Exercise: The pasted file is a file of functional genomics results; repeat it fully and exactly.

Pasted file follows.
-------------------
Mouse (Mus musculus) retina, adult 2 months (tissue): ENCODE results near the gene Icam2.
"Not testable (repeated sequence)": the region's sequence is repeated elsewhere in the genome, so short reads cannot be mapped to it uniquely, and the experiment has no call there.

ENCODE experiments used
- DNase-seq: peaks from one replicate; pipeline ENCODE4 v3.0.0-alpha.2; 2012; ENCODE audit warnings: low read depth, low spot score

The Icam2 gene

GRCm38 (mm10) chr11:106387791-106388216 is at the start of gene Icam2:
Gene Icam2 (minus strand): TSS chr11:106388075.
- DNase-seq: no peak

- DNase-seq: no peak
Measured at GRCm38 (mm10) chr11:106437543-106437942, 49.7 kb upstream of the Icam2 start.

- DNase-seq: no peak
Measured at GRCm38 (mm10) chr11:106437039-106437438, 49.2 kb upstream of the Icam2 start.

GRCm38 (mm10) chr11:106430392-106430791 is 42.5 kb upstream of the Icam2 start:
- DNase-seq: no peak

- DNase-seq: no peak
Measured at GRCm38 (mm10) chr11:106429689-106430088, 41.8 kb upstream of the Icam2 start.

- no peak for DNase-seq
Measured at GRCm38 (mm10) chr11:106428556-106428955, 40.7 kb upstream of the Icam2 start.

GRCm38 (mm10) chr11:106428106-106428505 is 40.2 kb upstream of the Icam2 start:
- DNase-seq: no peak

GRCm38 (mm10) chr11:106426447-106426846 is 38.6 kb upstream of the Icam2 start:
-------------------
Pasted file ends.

Mouse (Mus musculus) retina, adult 2 months (tissue): ENCODE results near the gene Icam2.
"Not testable (repeated sequence)": the region's sequence is repeated elsewhere in the genome, so short reads cannot be mapped to it uniquely, and the experiment has no call there.

ENCODE experiments used
- DNase-seq: peaks from one replicate; pipeline ENCODE4 v3.0.0-alpha.2; 2012; ENCODE audit warnings: low read depth, low spot score

The Icam2 gene

GRCm38 (mm10) chr11:106387791-106388216 is at the start of gene Icam2:
Gene Icam2 (minus strand): TSS chr11:106388075.
- DNase-seq: no peak

- DNase-seq: no peak
Measured at GRCm38 (mm10) chr11:106437543-106437942, 49.7 kb upstream of the Icam2 start.

- DNase-seq: no peak
Measured at GRCm38 (mm10) chr11:106437039-106437438, 49.2 kb upstream of the Icam2 start.

GRCm38 (mm10) chr11:106430392-106430791 is 42.5 kb upstream of the Icam2 start:
- DNase-seq: no peak

- DNase-seq: no peak
Measured at GRCm38 (mm10) chr11:106429689-106430088, 41.8 kb upstream of the Icam2 start.

- no peak for DNase-seq
Measured at GRCm38 (mm10) chr11:106428556-106428955, 40.7 kb upstream of the Icam2 start.

GRCm38 (mm10) chr11:106428106-106428505 is 40.2 kb upstream of the Icam2 start:
- DNase-seq: no peak

GRCm38 (mm10) chr11:106426447-106426846 is 38.6 kb upstream of the Icam2 start: